“For three days I worked out the problems that occurred during the mission, and found answers as part of a team.  Then, when it came down to one of my split second decisions, I didn’t know what to do.  I was the best trained controller in the room, and I froze.  The problem that came up on my screen I had never seen before.  Nothing close to it had ever shown up in any simulation I had ever been in.  I thought of what could be done and only came up with one solution, but I wasn’t sure if it would work.  I told CAPCOM what should be done but I hesitated first.  It was an unconscious decision, my hesitating, but it was enough for our universes to split apart at that time.  CAPCOM tried to tell the ship how to fix their problem, but it was too late.”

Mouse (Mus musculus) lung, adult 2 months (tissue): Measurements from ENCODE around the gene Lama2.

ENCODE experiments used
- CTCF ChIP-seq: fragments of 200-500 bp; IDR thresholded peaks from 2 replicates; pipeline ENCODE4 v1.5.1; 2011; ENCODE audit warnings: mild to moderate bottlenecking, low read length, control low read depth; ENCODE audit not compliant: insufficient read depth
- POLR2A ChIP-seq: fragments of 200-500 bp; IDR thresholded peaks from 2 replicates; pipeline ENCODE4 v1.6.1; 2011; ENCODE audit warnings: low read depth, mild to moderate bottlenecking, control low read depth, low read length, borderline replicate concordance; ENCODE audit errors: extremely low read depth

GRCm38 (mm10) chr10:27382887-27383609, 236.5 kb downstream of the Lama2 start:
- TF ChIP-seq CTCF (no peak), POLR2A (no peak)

“That’s not how it happened,” said Cape.  “It all ended fine.”

The room became quite again.  Cape thought about what he was doing.  For a moment he thought he might regret what he was about to do, but then the prospect of going back to his job and having his decisions and ideas respected again was over whelming.  Besides, he was only going to harm himself, what was wrong with that?  In a way it was his life.